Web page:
The Jamaican Government is stepping up its efforts to combat the illegal drug trade with the new Alternative Development Programme, which will offer black market cultivators a pathway to the legal industry.
The new initiative was established by the country's Cannabis Licensing Authority—after receiving approval from the Cabinet of Jamaica—and will initially function as a one-year pilot program.
During this time, the government intends to assist the transition of black market cannabis farmers into the legal industry, with the aim of increasing the earning potential of marginalised communities that have been overly affected by drug-related crime.
The pilot project will also allow for the creation of a new program aimed at increasing the supply of legal cannabis for retail and R&D purposes, while also helping to siphon further profits from the illicit market.
What we will be doing in 2020, is looking for more community groups of traditional growers that we will engage and provide the technical support for them to transition into the medicinal marijuana industry. Jamaican Minister of Industry, Commerce, Agriculture and Fisheries, Floyd Green
The Cannabis Licensing Authority will also provide technical support, seeds and education to disadvantaged communities looking to engage in cultivation activities. The education program will be aimed to familiarising cannabis growers with the regulations and standards that are required by the pharmaceutical industry, as the government looks to significantly increase the scope of its legal cannabis market.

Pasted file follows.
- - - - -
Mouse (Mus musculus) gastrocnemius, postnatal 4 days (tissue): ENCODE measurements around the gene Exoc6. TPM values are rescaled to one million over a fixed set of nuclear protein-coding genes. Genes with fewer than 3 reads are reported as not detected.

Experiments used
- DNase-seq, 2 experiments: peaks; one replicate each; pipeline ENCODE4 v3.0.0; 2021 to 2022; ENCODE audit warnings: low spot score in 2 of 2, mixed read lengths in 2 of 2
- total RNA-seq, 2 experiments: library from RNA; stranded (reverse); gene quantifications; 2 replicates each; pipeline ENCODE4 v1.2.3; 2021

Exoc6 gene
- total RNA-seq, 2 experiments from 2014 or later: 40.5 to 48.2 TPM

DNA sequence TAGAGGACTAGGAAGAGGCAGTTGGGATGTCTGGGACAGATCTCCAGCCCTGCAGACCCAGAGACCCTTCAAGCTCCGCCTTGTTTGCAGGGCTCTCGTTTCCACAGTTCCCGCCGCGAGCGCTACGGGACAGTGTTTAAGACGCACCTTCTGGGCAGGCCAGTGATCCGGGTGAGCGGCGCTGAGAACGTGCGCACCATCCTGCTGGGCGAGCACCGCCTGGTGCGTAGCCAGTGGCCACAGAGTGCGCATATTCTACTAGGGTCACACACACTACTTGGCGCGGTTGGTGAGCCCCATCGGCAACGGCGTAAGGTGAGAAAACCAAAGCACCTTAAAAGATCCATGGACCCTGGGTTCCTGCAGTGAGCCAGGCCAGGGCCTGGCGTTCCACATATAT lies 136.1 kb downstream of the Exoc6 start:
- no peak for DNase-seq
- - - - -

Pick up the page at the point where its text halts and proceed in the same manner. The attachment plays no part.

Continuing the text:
The Jamaican Government is confident in the success of the new as initiative, as the Alternate Development Program has already been tested with a group of cannabis farmers in Accompong, where it produced 44 pounds of medicinal-grade cannabis that was eventually sold on to pharmaceutical manufacturers.
Following the program's success in Accompong, the Cannabis Licensing Authority has confirmed that it now plans to roll out the same model across Jamaica after identifying suitable farmers and appropriate cultivation space.
The local cannabis industry is also hopeful that the introduction of the Alternative Development program will assist in encouraging potential investors who have become skittish about buying into Jamaica's legal marijuana market due to the government's repeated delays in finalising regulations.
If the government's transitional model proves successful, it could also work to significantly increase the amount of legally available product—which would lead to a sharp spike in tax revenue—thanks to the substantial spread of Jamaica's marijuana black market.
Although this should come as no surprise, as current estimates suggest that there is approximately 37,000 acres of illegally cultivated cannabis grown in Jamaica every year.
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